Concerns about textbook costs are on the rise among college students nationwide. Each semester begins with finding which textbooks are required, price-comparison, and the daunting decision of whether to rent or buy.
Dr. Michael Vera, associate professor in the Department of Physics and Astronomy at The University of Southern Mississippi, has created a proposal to ease the burden for students called “Electronic Resources for Introductory Physics.” The idea is to help encourage the use of free online texts.
“Dr. Vera has piloted the use of an open, free, online text for our algebra and trigonometry-based general physics course that is available through the OpenStax College at Rice University, however, no such resource is available for our calculus-based course sequence,” said Dr. Chris Winstead, professor and chair for the Department of Physics and Astronomy at Southern Miss.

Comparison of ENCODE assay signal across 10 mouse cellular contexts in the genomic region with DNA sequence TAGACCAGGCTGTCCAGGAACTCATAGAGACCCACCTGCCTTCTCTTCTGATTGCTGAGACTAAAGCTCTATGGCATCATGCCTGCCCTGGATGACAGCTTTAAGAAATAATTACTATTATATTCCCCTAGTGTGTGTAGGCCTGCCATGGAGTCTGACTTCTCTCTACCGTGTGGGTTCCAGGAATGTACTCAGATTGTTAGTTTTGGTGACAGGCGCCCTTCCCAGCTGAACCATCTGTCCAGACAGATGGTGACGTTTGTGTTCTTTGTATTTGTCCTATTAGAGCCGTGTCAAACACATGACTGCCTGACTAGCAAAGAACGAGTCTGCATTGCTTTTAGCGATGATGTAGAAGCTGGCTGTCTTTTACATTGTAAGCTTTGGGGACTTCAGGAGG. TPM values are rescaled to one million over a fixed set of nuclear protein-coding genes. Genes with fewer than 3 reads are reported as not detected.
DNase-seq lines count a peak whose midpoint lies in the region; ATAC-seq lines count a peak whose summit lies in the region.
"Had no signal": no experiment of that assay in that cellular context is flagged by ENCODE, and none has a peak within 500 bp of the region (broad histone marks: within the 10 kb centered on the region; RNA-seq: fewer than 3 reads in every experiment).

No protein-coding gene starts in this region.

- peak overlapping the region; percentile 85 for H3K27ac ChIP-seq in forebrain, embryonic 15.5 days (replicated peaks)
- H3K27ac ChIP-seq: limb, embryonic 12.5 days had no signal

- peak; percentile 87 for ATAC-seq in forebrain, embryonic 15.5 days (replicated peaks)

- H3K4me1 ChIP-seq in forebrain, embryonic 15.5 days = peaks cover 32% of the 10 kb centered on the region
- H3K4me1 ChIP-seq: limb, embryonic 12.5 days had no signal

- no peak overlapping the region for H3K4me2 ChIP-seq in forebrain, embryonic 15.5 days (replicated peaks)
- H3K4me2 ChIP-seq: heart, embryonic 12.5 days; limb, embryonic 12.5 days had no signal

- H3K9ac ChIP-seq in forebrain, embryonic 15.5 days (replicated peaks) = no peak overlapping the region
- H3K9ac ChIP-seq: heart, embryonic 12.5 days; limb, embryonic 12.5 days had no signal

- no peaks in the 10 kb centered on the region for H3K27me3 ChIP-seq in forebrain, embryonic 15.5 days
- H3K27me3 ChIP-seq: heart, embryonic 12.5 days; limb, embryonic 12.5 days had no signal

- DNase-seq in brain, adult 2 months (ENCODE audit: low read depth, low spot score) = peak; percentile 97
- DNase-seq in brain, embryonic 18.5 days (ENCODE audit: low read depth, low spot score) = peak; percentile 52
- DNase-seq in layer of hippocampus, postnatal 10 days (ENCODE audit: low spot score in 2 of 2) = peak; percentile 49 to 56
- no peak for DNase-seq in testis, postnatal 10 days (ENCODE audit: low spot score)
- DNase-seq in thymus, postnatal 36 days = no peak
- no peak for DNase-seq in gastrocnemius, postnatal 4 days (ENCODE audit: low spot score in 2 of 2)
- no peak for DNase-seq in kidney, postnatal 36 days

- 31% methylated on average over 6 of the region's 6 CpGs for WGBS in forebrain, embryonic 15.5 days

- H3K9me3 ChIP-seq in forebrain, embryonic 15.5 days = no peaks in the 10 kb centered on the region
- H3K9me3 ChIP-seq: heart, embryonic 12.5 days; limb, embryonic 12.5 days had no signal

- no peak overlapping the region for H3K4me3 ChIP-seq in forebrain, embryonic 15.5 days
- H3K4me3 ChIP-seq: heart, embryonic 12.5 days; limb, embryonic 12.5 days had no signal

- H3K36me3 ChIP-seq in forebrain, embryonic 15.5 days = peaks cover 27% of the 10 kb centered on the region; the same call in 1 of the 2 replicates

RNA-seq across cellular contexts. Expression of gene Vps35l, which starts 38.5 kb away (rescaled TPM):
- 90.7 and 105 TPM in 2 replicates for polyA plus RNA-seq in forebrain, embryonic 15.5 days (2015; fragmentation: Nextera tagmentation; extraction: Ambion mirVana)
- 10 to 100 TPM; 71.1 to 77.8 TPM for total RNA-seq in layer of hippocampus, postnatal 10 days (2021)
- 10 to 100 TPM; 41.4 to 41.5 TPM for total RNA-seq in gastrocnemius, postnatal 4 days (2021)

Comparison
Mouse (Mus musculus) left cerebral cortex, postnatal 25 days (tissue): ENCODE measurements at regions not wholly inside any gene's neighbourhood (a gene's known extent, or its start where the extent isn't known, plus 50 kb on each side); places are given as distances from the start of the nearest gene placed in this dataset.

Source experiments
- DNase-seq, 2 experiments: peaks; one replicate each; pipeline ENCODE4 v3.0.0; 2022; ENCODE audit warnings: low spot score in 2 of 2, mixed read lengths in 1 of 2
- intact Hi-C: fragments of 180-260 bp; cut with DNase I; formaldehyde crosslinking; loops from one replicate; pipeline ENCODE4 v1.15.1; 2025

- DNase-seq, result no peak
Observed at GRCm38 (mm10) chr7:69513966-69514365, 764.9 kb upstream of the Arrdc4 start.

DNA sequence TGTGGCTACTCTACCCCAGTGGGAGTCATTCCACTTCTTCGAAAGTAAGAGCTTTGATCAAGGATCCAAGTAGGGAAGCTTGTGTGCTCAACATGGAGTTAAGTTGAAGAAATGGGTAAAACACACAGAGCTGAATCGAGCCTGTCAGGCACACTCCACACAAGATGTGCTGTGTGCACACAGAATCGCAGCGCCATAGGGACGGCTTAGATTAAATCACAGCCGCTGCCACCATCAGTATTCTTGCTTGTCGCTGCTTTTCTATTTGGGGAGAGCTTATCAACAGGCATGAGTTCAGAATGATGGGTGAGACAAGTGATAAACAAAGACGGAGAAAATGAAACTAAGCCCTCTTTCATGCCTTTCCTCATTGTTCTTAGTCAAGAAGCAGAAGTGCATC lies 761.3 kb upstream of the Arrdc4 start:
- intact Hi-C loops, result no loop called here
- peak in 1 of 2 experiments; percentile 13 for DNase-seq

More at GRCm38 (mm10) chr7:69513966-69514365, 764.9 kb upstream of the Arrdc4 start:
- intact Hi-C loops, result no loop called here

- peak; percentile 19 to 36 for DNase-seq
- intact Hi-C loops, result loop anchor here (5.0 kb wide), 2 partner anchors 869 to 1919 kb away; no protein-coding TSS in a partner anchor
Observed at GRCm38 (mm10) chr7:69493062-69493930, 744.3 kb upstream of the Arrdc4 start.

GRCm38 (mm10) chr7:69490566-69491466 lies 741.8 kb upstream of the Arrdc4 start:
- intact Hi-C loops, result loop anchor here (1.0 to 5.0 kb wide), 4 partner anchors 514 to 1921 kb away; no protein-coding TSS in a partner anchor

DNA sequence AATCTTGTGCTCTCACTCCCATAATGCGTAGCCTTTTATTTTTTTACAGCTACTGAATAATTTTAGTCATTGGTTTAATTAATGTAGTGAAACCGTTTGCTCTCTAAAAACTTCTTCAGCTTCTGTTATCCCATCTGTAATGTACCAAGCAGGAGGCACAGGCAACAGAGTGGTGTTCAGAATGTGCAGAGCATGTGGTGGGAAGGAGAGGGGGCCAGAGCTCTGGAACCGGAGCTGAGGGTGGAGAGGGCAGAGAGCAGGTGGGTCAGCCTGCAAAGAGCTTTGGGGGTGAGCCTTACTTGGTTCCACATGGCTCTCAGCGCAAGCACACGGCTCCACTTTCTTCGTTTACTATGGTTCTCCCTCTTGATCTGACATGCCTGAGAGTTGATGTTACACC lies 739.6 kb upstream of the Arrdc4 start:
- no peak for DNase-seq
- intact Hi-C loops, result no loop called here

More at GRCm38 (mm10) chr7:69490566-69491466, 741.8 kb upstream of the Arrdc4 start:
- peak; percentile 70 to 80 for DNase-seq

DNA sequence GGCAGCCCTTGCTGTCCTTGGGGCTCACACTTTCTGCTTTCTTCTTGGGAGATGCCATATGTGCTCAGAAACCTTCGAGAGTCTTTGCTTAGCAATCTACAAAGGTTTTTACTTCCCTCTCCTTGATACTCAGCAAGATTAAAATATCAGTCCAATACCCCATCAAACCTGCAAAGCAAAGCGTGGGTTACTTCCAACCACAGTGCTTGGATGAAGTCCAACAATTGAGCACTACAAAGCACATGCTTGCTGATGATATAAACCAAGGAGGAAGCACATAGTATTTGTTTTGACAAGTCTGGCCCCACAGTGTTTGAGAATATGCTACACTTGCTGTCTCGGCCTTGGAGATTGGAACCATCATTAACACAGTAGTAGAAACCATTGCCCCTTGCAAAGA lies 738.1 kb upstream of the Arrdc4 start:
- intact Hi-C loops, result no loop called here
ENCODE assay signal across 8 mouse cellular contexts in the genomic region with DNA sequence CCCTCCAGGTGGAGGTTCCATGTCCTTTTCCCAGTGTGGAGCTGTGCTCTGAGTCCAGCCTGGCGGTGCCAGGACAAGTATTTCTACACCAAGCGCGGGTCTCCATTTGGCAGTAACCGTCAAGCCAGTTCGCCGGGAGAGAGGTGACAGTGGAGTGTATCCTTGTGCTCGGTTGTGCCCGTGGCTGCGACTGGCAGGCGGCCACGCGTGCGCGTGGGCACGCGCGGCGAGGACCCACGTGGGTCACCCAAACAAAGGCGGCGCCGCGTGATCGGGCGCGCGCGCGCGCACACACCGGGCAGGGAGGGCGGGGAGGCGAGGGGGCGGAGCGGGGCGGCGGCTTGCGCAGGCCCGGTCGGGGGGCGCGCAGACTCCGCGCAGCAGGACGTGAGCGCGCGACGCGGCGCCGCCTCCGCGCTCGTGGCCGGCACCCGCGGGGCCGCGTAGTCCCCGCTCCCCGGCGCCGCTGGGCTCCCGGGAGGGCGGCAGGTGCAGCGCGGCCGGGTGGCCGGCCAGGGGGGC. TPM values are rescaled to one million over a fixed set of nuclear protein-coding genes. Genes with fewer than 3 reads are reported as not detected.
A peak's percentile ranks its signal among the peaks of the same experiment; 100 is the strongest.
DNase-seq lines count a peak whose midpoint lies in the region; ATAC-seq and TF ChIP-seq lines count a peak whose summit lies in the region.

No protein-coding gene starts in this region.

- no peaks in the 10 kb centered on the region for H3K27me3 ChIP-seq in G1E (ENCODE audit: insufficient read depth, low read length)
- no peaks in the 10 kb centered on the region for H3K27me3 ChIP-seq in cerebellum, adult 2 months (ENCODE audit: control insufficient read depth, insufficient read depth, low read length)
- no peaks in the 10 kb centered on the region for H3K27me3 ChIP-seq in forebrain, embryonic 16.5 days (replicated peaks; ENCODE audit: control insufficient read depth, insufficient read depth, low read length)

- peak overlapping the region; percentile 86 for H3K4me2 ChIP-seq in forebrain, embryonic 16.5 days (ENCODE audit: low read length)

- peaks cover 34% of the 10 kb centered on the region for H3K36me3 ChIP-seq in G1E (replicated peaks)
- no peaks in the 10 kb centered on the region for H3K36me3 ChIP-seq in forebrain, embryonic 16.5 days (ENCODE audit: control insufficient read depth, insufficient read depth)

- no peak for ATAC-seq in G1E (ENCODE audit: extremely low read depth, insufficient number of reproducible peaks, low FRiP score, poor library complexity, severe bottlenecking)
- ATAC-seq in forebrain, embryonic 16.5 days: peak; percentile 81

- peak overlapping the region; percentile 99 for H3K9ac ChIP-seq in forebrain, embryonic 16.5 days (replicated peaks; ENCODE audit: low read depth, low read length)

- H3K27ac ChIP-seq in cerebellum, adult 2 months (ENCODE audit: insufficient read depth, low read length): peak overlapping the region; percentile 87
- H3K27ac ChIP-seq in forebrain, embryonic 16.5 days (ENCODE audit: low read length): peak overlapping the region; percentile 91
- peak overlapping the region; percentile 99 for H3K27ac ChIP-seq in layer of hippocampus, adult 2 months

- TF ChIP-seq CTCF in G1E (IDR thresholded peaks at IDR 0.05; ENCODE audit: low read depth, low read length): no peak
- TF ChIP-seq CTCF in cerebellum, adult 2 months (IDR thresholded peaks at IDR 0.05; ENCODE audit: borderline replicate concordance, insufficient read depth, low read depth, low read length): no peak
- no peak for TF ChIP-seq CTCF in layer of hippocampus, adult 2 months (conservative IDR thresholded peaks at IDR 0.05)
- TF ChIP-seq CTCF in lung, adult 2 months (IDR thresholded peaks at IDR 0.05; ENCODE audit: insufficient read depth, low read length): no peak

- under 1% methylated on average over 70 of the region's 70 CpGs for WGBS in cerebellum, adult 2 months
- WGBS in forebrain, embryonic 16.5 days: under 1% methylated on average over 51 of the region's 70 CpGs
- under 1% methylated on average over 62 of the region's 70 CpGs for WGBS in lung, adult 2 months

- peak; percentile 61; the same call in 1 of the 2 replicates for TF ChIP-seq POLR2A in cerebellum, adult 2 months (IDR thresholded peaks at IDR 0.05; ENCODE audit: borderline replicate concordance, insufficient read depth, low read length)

Vera noted that the material covered in the introductory physics course hasn’t changed in decades. Textbook companies are not only producing new editions, but spiking the price at $200-plus dollars in many instances.
Are electronic textbooks at least as good as paper textbook? That certainly would depend on how the student learns, however, there are pros and cons to weigh. There is no doubt that college is expensive, and after tuition, fees, and other expenses there might not be enough left for traditional textbooks.
“Not every subject would be able to transition to this free online text due to updates to certain subjects, such as Intro to Biology,” said Vera. “Introductory physics is all about can you systematically solve a problem, carefully read it, figure out what you got, and what you want and execute it? That’s what it’s really all about.”
Added Winstead: “Dr. Vera could reduce student costs for many years to come and provide an easily modified platform for improvements that actually impact students learning.”